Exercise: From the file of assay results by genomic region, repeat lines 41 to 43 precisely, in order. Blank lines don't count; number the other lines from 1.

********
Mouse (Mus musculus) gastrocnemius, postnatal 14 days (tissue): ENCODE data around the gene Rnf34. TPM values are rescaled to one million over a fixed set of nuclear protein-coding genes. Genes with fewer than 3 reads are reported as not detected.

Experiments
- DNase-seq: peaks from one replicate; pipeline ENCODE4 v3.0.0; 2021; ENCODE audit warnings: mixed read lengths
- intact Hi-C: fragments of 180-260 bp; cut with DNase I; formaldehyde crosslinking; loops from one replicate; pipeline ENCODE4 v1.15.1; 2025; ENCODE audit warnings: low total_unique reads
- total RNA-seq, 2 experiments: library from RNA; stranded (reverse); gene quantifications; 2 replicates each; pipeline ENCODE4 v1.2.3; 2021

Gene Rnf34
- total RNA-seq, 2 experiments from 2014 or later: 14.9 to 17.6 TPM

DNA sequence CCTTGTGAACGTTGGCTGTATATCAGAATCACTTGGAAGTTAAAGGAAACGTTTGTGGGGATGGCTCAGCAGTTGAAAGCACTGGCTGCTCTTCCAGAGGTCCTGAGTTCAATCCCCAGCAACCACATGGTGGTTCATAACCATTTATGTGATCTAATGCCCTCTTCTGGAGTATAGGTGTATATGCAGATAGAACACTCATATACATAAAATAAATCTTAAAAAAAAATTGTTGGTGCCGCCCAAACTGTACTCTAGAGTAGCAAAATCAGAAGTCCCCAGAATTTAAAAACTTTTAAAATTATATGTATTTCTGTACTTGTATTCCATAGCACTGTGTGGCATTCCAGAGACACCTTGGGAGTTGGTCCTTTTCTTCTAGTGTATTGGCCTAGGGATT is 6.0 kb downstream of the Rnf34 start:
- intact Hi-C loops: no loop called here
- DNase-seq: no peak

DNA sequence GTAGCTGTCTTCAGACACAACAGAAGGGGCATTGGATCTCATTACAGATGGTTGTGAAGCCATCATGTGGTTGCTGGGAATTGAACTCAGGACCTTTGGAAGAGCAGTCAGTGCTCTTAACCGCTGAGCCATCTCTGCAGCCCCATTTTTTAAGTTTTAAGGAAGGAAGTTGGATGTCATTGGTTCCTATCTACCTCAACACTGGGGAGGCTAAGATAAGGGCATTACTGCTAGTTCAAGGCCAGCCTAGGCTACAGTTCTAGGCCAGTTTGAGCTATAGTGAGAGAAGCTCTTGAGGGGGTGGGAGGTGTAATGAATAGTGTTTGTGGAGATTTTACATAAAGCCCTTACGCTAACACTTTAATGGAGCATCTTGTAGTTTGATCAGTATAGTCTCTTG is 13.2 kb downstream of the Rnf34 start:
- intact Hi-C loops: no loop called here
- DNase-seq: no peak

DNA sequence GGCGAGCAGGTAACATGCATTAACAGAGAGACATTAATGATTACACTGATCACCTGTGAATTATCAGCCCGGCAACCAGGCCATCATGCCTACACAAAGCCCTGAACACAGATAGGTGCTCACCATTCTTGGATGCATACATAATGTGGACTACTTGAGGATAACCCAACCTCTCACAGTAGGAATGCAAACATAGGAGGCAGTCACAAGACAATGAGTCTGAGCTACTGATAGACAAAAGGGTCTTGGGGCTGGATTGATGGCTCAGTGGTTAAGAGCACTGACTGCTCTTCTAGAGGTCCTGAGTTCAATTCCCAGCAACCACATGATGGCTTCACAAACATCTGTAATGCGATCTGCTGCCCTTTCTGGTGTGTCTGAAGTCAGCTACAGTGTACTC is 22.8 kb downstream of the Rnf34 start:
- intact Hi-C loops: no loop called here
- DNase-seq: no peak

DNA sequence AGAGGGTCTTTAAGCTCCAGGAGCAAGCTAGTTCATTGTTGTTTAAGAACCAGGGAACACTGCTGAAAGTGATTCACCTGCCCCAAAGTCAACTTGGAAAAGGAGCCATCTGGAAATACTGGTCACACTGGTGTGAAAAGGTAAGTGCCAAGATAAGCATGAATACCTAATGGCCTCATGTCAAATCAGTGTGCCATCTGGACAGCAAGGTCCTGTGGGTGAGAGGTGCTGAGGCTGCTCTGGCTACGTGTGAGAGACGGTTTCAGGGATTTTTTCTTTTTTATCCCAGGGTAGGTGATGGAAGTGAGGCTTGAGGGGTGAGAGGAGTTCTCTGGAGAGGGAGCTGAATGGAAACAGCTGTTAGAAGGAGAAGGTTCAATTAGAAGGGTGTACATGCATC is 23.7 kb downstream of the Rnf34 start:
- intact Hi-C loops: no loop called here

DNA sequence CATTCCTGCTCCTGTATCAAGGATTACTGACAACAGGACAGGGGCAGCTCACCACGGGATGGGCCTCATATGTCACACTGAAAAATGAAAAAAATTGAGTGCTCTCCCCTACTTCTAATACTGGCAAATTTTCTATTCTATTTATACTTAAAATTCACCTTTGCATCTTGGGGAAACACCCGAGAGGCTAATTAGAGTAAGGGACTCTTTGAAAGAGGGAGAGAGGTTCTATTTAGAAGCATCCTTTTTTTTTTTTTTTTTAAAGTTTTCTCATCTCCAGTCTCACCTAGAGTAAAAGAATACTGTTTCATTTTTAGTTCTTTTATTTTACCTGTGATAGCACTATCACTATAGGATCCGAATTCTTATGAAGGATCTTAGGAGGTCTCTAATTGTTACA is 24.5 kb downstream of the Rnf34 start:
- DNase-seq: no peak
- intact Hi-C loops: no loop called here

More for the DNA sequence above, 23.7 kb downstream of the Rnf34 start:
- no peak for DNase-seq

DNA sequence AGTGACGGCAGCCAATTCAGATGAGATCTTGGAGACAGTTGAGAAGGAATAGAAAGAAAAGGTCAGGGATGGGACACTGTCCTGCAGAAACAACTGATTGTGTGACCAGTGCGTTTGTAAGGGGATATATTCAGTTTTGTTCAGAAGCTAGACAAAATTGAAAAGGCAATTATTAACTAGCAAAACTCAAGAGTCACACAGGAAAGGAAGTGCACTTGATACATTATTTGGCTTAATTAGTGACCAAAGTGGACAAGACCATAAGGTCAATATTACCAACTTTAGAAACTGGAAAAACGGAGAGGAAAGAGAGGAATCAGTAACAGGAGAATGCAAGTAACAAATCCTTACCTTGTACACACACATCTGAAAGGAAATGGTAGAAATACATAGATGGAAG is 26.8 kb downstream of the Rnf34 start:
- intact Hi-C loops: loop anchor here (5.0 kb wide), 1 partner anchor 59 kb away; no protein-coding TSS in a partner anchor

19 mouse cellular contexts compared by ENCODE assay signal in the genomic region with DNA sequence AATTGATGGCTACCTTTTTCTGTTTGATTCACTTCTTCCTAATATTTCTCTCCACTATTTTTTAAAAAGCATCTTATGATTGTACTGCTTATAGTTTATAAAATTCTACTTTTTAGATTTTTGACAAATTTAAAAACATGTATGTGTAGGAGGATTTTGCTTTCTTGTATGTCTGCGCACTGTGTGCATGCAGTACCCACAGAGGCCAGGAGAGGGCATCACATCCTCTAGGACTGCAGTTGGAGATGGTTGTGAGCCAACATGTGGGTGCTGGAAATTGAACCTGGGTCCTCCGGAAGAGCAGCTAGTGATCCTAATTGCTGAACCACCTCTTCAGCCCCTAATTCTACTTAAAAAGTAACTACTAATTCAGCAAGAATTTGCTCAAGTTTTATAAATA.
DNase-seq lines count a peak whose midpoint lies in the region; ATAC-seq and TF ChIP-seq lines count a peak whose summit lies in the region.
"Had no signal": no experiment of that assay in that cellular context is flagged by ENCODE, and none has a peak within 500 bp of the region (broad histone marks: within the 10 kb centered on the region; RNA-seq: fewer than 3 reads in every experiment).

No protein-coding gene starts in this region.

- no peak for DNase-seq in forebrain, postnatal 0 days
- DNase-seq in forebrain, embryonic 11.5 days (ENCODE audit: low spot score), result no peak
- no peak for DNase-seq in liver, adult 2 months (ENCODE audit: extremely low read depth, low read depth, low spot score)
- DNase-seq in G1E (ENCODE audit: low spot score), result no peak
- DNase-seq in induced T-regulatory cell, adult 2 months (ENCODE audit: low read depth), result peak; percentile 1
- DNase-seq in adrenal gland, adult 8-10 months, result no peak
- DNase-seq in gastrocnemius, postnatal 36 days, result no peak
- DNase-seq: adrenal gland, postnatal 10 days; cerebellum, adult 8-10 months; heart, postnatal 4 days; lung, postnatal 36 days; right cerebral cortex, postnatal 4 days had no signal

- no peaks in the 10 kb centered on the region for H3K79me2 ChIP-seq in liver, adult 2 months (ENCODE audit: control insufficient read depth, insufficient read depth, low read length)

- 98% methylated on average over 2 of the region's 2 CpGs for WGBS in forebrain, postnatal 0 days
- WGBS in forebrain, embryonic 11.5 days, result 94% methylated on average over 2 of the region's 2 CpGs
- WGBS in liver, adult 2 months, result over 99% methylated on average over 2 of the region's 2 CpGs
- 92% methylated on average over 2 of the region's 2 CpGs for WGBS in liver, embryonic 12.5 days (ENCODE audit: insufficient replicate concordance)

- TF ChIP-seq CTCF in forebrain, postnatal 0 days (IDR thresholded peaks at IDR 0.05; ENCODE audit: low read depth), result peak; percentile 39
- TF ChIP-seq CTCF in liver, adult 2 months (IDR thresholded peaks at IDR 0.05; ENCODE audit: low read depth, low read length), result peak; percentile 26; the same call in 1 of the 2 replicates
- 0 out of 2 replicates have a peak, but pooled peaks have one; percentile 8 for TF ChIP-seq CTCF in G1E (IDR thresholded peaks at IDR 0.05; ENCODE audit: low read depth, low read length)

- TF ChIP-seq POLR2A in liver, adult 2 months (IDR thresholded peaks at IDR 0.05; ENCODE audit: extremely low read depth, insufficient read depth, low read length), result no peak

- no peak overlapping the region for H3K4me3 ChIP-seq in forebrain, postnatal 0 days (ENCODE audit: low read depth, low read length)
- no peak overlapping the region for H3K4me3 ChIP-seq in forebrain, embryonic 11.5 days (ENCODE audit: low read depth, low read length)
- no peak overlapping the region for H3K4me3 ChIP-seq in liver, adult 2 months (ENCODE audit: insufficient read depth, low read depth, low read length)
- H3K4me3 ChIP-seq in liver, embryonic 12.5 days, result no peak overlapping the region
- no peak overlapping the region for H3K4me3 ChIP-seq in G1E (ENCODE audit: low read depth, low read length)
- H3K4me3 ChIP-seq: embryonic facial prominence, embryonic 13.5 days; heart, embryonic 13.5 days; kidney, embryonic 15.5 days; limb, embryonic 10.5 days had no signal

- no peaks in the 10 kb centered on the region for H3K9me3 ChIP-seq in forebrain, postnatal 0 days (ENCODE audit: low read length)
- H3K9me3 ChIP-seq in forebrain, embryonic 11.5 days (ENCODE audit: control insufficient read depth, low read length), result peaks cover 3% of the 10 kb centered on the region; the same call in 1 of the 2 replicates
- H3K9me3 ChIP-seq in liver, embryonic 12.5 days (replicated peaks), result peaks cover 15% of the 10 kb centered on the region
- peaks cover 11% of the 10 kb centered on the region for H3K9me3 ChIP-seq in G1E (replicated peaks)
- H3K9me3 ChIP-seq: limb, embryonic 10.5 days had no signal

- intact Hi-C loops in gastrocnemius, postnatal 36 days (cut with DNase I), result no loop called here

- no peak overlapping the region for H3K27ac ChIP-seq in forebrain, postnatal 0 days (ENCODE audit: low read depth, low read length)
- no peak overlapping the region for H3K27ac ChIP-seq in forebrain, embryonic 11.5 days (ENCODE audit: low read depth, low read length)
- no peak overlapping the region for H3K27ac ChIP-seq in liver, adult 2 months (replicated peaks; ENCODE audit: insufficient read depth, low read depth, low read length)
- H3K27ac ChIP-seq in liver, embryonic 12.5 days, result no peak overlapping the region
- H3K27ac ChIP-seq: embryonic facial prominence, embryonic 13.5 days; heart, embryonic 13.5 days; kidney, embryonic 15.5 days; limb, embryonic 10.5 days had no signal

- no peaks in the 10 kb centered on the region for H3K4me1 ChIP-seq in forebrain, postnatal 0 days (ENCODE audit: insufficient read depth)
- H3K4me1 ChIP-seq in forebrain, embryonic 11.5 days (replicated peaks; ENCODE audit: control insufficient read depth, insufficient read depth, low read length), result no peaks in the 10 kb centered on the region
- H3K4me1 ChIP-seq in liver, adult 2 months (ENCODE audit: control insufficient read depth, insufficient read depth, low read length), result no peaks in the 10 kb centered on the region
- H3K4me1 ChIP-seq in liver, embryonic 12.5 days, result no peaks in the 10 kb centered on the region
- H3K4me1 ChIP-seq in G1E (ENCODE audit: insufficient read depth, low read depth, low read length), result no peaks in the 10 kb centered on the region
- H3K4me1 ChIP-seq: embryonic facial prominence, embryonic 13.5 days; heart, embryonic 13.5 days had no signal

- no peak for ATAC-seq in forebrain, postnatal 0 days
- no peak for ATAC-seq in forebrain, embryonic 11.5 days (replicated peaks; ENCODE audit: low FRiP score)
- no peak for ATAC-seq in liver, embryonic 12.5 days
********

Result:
- WGBS in liver, adult 2 months, result over 99% methylated on average over 2 of the region's 2 CpGs
- 92% methylated on average over 2 of the region's 2 CpGs for WGBS in liver, embryonic 12.5 days (ENCODE audit: insufficient replicate concordance)

- TF ChIP-seq CTCF in forebrain, postnatal 0 days (IDR thresholded peaks at IDR 0.05; ENCODE audit: low read depth), result peak; percentile 39